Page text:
Flying should be a luxurious part of anyone’s travel.
I didn’t always think this. The first time I realized it was when I flew from NYC to Las Vegas for a birthdaycation. If I’d traveled with my usual mindset at the time, I would’ve said to myself, “Okay, T, just get through this flight and then commence vacation!” But as I sat down on the plane, something clicked, and I decided to view my 4ish hour flight as part of the vacation itself. I spent some money on drinks, got a cheese plate (not joking), and felt like a queen.
Years ago, I read an article written by a flight attendant that stuck with me, for whatever reason. Unfortunately I can’t locate it online anywhere, but the gist of it was: people need to stop complaining about airlines if they’re only ever looking for the cheapest seats available. I understand where that’s coming from. When booking a flight, it’s safe to say the majority of folks hop on Travelocity or Expedia and book whatever is least expensive. Then those same people complain about the lack of legroom or the snacks available on board. If it’s so important and valuable to you, pay a little more for those things. Right?
What the article failed to take into account is that $300 is a lot of money no matter what, and unfortunately that is sometimes the most economic option to get from point A to point B. Everyone should have equal opportunity to travel, but money is a huge hurdle! We’re not a bunch of cheapskates just trying to save a buck when we fly–chances are, we spent half of our week’s pay (or more) on a flight and we wasted way too much brain space on how to get all our liquids down to 3-ounce bottles. So when airlines seem to be cutting out the things that make flying just a little nicer (like being able to check a bag for free, yo) and fares remain the same, or even spike, it can be frustrating.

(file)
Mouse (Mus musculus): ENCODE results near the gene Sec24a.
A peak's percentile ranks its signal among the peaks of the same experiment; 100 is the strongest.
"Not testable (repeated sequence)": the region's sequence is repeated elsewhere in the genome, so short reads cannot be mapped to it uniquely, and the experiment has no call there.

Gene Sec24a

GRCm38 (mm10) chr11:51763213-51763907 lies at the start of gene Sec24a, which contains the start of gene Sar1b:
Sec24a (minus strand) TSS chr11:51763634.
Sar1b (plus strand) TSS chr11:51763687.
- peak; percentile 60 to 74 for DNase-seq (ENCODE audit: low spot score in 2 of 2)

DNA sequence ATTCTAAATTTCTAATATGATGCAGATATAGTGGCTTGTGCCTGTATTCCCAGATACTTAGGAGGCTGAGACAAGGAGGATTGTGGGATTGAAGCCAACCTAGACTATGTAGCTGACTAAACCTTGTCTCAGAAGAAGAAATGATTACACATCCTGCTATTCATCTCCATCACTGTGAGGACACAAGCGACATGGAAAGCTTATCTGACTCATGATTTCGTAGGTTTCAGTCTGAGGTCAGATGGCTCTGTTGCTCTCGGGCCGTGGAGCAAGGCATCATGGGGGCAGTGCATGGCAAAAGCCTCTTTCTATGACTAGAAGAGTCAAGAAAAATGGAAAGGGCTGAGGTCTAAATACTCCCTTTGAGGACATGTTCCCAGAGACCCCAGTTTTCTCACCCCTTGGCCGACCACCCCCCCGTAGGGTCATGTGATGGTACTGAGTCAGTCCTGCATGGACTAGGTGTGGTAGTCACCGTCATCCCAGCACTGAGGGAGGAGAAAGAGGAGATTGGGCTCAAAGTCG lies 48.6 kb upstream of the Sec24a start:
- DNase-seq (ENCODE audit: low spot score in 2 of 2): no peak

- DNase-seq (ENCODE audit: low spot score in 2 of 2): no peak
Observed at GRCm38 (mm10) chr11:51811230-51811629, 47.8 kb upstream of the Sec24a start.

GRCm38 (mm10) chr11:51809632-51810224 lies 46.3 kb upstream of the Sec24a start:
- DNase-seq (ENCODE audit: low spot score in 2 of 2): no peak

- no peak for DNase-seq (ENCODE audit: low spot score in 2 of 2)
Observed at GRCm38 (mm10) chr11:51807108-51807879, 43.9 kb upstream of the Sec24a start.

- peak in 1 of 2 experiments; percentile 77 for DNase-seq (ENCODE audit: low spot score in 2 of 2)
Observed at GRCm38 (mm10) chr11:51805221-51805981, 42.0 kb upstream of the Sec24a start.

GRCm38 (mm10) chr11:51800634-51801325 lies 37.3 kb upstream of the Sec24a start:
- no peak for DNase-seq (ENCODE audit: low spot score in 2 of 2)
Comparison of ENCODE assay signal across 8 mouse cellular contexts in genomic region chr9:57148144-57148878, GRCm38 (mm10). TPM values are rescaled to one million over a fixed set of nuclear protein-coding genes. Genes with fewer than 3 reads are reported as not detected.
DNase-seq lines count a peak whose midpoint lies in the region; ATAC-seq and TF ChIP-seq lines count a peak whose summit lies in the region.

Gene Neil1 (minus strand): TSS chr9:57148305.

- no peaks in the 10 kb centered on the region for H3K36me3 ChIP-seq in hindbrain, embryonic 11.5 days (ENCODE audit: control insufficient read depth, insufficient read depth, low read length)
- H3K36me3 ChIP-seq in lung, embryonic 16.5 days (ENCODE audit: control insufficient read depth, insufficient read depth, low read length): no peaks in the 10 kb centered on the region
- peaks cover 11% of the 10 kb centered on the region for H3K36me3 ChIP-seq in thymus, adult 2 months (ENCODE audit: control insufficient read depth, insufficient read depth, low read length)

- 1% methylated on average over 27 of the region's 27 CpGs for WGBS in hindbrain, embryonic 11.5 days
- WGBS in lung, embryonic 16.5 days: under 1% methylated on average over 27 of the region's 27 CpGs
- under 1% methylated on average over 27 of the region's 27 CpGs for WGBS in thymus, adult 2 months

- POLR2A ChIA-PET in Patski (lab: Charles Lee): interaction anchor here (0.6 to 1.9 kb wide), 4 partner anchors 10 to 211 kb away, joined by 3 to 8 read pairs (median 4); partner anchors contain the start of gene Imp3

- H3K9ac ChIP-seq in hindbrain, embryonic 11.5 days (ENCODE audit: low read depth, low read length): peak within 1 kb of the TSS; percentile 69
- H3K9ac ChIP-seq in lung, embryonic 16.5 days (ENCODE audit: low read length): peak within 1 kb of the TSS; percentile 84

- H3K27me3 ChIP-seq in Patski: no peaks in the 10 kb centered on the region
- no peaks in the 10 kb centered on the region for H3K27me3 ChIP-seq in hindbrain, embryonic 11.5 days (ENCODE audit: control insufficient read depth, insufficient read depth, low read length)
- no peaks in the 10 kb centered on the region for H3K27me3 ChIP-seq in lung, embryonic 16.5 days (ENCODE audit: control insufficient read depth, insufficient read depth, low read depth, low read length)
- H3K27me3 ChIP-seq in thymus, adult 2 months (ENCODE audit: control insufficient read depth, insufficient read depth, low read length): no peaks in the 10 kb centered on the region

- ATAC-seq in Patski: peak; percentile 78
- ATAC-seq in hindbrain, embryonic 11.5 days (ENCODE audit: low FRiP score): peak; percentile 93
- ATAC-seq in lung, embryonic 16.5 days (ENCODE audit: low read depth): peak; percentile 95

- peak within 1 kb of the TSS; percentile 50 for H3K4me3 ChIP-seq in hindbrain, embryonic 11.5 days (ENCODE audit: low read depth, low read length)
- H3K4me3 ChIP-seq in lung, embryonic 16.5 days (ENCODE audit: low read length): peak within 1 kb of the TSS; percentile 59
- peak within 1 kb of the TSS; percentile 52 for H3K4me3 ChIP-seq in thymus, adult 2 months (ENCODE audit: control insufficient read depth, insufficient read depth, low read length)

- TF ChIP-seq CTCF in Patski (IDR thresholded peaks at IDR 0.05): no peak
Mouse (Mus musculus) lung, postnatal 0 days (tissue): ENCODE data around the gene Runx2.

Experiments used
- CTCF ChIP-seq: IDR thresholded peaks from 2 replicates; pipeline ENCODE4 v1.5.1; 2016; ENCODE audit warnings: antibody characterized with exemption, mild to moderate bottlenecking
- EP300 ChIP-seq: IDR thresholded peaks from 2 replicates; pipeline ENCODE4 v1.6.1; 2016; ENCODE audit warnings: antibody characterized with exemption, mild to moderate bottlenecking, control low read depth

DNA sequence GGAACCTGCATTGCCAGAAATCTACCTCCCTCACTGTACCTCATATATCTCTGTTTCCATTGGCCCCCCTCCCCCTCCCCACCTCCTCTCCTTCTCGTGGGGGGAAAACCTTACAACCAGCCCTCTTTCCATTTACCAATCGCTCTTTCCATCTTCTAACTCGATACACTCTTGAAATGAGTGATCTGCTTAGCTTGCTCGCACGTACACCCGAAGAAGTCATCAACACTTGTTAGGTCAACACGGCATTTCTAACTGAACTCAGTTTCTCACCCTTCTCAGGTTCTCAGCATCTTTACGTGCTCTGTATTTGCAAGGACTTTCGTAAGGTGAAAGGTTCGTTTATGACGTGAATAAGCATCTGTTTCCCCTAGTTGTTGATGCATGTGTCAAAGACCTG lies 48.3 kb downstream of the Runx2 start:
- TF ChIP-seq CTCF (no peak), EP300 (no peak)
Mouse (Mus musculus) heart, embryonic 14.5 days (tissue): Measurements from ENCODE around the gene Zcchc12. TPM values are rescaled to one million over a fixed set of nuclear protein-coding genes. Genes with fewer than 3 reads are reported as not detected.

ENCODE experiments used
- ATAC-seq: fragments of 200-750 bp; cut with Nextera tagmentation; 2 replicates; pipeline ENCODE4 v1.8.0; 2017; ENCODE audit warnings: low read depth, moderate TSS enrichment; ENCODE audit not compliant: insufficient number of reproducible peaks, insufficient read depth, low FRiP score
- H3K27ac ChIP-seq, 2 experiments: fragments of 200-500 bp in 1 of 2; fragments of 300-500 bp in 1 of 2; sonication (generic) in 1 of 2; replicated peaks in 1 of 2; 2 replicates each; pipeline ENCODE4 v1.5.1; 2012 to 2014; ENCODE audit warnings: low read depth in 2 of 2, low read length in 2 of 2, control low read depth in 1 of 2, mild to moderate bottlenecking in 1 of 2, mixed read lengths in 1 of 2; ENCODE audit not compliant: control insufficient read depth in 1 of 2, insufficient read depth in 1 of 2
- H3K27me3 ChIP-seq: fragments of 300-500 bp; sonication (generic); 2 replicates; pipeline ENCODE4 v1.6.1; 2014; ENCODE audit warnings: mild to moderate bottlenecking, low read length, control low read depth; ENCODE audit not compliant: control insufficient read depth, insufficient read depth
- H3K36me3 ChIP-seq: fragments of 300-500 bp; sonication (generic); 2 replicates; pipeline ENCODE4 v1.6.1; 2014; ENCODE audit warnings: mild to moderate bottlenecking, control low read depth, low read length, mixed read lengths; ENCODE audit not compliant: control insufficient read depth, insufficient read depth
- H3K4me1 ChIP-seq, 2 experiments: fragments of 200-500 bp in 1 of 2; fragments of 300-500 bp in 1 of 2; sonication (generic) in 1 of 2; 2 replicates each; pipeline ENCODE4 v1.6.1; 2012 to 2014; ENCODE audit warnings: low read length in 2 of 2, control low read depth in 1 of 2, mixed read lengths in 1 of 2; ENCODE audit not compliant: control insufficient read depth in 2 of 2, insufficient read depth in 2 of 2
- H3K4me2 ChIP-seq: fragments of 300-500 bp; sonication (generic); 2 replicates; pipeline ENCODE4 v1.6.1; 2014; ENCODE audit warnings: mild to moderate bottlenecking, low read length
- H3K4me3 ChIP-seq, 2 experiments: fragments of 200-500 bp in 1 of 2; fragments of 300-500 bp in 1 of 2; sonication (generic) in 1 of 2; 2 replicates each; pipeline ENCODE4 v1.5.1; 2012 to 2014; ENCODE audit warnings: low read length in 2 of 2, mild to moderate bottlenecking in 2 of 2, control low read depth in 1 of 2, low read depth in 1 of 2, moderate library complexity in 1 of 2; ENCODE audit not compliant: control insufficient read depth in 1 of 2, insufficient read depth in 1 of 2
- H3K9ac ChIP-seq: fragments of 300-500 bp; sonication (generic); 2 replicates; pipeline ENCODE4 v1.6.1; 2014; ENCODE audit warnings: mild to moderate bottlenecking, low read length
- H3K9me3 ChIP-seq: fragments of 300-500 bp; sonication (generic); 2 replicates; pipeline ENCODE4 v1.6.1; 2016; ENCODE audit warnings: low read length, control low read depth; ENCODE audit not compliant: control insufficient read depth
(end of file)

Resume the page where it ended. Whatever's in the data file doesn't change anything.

Now, I love traveling. I love flying on planes. I’ll continue to do so for the rest of my life, and no, I don’t think it’s that awful sometimes. But sometimes it is.
So, with what I’m about to write, I’m not at all discounting or insulting the jobs of those who work in airports and airlines. To all the pilots and flight attendants that have worked the flights I’ve flown, (most of) you were amazing and I’m sure your job is even harder than I’m imagining. I have no doubt that there are logical reasons behind what I’m complaining about. And I’m sure some of my suggestions aren’t going to fly (heh heh) with the FAA, but whatever. The truth is, though, that sometimes flying can suck.
What Airlines Really Need to Change:
* Show me a breakdown of what my money goes toward.
There are a lot of things to consider when it comes to flying. There’s the overall maintenance to keep the plane in good condition, there’s the food and drink needed on board, there’s (obviously) paying the pilots, flight attendants, and other employees. There’s the goddamn fuel! But I’ve sat down with people before and been like, where does my money go?
I’m not saying that prices are unreasonable (although they kind of are sometimes, see below), but all I know is I’m paying for a flight. What percentage goes to putting gas in the plane, or doing a mandatory check, or the pay for employees? I just want to know. It’s a lot of money, so I’d like to be an educated consumer. The same way that people want to know what’s in their food, and so the nutrition facts table was born. If they don’t like what they see, then they don’t buy. I’d like a little more knowledge about this investment in my travel experience.
I did find this, but I’m skeptical. I would like to know which of these pieces of pie got renamed from “For the CEO.”
* Don’t sell more seats than are available.
Like, just don’t. Delta, I’m talking to you.
Okay, I don’t want to be negative, but this is gonna get ugly. Seriously, I think every time I’ve booked a Delta flight, I get to the gate and they’re on the intercom asking someone to relinquish their seat. No one can board until someone volunteers and is rewarded with a $100 flight voucher or something.
This infuriates me. I didn’t buy a certain product that is back-ordered and you can send to me once it’s ready. I purchased a ticket for a flight at a particular time, likely because the time was convenient. If you don’t get me on the flight for that time, then you haven’t given me in exchange for what I gave you a shitload of money. That’s bad business.